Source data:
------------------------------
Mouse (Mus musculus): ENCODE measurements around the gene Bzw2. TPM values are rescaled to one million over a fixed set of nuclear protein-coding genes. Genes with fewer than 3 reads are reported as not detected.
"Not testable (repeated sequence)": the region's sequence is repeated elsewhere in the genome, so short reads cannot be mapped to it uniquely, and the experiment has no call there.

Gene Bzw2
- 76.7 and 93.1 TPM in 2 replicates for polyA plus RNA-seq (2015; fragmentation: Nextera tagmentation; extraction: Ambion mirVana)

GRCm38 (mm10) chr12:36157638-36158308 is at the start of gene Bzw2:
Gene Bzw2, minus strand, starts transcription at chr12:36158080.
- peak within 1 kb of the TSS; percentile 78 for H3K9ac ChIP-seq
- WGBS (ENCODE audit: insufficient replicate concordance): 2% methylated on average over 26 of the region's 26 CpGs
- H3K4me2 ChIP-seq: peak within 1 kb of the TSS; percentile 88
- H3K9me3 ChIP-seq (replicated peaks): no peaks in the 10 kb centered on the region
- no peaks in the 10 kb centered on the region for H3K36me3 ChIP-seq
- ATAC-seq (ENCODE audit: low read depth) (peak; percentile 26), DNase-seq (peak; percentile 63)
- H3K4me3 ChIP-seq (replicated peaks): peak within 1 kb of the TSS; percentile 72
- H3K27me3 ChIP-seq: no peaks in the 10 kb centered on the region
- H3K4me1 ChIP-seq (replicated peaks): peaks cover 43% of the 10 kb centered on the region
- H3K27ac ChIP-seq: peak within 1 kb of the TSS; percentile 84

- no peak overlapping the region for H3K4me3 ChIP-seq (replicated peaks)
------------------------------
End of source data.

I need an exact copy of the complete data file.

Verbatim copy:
Mouse (Mus musculus): ENCODE measurements around the gene Bzw2. TPM values are rescaled to one million over a fixed set of nuclear protein-coding genes. Genes with fewer than 3 reads are reported as not detected.
"Not testable (repeated sequence)": the region's sequence is repeated elsewhere in the genome, so short reads cannot be mapped to it uniquely, and the experiment has no call there.

Gene Bzw2
- 76.7 and 93.1 TPM in 2 replicates for polyA plus RNA-seq (2015; fragmentation: Nextera tagmentation; extraction: Ambion mirVana)

GRCm38 (mm10) chr12:36157638-36158308 is at the start of gene Bzw2:
Gene Bzw2, minus strand, starts transcription at chr12:36158080.
- peak within 1 kb of the TSS; percentile 78 for H3K9ac ChIP-seq
- WGBS (ENCODE audit: insufficient replicate concordance): 2% methylated on average over 26 of the region's 26 CpGs
- H3K4me2 ChIP-seq: peak within 1 kb of the TSS; percentile 88
- H3K9me3 ChIP-seq (replicated peaks): no peaks in the 10 kb centered on the region
- no peaks in the 10 kb centered on the region for H3K36me3 ChIP-seq
- ATAC-seq (ENCODE audit: low read depth) (peak; percentile 26), DNase-seq (peak; percentile 63)
- H3K4me3 ChIP-seq (replicated peaks): peak within 1 kb of the TSS; percentile 72
- H3K27me3 ChIP-seq: no peaks in the 10 kb centered on the region
- H3K4me1 ChIP-seq (replicated peaks): peaks cover 43% of the 10 kb centered on the region
- H3K27ac ChIP-seq: peak within 1 kb of the TSS; percentile 84

- no peak overlapping the region for H3K4me3 ChIP-seq (replicated peaks)